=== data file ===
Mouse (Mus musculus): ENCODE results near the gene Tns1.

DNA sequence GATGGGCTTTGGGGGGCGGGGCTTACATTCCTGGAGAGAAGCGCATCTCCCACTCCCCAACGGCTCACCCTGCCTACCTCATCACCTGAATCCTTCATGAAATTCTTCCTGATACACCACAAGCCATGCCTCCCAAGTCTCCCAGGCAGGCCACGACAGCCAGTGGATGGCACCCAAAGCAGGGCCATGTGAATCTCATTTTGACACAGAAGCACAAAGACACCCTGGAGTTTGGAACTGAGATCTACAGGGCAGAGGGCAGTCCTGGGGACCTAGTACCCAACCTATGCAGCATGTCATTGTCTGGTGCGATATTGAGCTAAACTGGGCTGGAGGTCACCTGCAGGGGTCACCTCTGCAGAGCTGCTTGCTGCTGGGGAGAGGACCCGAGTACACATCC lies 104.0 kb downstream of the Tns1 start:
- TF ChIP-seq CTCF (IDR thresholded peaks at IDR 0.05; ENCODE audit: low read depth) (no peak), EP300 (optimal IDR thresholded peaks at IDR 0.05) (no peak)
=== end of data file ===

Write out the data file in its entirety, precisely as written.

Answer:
Mouse (Mus musculus): ENCODE results near the gene Tns1.

DNA sequence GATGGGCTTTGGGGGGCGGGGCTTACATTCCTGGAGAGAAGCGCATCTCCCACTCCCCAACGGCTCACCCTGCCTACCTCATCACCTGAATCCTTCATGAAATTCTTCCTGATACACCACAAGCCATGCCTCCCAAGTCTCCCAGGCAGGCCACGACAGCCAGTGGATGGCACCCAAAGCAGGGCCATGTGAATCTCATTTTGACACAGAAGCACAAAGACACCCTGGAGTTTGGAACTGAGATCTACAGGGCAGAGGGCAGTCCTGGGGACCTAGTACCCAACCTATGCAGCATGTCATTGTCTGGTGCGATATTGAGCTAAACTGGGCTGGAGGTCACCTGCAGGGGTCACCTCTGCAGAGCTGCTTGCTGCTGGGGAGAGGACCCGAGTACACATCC lies 104.0 kb downstream of the Tns1 start:
- TF ChIP-seq CTCF (IDR thresholded peaks at IDR 0.05; ENCODE audit: low read depth) (no peak), EP300 (optimal IDR thresholded peaks at IDR 0.05) (no peak)